The Oxford Handbook of Aesthetics
OUP Oxford, Apr 3, 2003 - Art - 821 pages
The Oxford Handbooks series is a major new initiative in academic publishing. Each volume offers an authoritative and up-to-date survey of original research in a particular subject area. Specially commissioned essays from leading figures in the discipline give critical examinations of the progress and direction of debates. Oxford Handbooks provide scholars and graduate students with compelling new perspectives upon a wide range of subjects in the humanities and social sciences. The Oxford Handbook of Aesthetics brings the authority, liveliness, and multi-disciplinary scope of the Handbook series to the area where philosophy meets the arts. Jerrold Levinson has assembled a hugely impressive range of talent to contribute 48 brand-new essays, making this the most comprehensive guide available to the theory, application, history, and future of the field. This Handbook will be invaluable to academics and students across philosophy and all branches of the arts, both as the reference work of choice and as a stimulus to new research and creativity.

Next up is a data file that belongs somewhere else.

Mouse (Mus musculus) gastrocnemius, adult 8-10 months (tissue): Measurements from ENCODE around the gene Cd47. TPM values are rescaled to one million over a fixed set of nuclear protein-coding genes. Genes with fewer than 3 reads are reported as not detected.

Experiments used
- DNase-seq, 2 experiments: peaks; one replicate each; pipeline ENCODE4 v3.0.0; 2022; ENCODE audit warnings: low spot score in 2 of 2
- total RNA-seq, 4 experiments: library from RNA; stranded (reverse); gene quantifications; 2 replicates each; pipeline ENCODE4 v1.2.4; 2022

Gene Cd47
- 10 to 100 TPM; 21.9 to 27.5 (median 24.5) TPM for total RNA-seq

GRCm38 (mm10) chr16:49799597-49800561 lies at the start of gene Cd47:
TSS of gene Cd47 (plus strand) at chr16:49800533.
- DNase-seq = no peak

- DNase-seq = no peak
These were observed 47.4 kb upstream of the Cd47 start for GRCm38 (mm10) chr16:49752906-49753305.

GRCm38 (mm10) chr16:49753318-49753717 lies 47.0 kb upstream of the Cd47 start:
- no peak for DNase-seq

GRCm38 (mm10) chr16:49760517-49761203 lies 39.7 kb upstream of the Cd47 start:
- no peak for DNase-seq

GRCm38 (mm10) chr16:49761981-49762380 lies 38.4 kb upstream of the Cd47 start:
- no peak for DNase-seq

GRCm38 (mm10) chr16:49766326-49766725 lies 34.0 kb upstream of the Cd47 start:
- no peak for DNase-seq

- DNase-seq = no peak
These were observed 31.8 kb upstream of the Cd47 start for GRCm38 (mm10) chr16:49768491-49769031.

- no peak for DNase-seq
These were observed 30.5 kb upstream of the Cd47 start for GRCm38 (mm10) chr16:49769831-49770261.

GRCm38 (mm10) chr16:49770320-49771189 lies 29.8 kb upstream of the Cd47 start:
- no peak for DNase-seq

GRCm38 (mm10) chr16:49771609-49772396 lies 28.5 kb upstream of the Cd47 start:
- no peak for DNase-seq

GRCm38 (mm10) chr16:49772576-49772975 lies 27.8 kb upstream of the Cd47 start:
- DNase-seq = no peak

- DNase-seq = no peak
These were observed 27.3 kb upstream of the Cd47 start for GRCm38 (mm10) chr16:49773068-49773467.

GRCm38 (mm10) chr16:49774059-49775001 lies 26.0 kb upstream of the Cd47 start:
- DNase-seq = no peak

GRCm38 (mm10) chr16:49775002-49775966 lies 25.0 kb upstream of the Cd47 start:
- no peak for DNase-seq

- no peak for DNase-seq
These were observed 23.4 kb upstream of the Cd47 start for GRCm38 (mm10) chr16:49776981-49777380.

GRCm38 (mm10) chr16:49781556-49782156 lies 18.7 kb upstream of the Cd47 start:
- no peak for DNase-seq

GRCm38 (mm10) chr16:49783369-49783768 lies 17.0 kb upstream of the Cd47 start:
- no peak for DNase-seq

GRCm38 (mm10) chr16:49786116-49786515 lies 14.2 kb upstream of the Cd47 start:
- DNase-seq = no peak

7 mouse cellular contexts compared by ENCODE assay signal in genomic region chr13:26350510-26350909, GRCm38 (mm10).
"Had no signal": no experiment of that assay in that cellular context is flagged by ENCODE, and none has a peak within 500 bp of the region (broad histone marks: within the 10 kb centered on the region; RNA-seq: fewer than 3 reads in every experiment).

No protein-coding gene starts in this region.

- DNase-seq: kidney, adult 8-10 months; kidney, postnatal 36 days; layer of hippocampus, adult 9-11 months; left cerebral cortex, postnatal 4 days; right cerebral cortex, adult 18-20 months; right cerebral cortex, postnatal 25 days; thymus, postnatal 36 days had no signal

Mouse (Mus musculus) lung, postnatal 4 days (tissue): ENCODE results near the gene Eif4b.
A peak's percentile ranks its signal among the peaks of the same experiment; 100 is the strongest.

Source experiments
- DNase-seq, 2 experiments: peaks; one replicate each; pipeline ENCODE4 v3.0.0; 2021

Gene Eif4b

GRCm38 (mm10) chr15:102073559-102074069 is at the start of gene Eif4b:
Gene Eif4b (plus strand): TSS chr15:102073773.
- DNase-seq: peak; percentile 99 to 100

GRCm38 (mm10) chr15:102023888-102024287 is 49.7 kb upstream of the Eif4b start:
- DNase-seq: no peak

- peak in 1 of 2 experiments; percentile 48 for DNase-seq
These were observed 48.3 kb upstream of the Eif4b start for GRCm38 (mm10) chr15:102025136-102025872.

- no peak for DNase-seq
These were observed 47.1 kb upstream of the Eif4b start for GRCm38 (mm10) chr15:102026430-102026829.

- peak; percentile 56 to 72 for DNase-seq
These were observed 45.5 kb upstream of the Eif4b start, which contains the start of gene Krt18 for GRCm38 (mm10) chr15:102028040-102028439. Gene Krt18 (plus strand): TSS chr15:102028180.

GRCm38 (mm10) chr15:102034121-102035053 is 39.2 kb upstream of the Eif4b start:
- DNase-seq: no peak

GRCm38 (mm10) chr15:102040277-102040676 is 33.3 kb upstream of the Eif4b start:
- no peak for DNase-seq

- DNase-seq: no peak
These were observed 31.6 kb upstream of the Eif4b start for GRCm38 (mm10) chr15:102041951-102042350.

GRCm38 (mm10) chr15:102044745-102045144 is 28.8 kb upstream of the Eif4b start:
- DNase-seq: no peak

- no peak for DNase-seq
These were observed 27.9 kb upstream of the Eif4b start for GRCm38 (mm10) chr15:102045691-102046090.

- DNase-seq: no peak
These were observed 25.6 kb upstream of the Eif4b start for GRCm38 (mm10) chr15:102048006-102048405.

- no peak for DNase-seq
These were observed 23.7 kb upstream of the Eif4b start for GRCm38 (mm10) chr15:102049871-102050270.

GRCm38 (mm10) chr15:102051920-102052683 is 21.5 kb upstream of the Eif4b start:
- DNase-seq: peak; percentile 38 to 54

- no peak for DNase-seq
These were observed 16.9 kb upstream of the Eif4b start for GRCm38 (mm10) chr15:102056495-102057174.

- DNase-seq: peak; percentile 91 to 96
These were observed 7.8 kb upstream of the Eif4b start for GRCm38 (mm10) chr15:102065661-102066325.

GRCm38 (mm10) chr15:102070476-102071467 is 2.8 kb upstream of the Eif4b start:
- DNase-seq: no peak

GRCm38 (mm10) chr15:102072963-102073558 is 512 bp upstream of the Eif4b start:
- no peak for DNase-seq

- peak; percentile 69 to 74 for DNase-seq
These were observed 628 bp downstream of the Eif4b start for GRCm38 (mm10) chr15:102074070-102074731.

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aesthetic appreciation aesthetic experience aesthetic properties Aesthetic Realism aesthetic value Aesthetics and Art architecture argued Aristotle Art Criticism art’s artforms Arthur Danto artistic artworks audience avant-garde Beardsley beauty Cambridge University Press Carroll claim cognitive concept Cornell University Cornell University Press creative cultural dance Danto deﬁne deﬁnition difﬁcult distinction emotion Essays evaluation example expression feelings feminist Feminist Aesthetics ﬁction ﬁctional ﬁgures ﬁlm ﬁnd ﬁrst function Goodman Huichol human humour idea identiﬁed imagine inﬂuence instance intention interpretation Journal of Aesthetics Kant Kant’s kind Kivy Levinson literary literature meaning metaphor moral narrative natural environment nature object one’s Ontology Oxford University Press painting Pennsylvania State University perception performance philosophy of art photographs pleasure popular art postmodern question realism reﬂection relevant representation representational art response Scruton sculpture sense signiﬁcant speciﬁc style sufﬁcient supervenience theorists thetic things thought tion traditional visual Walton Wollheim work’s York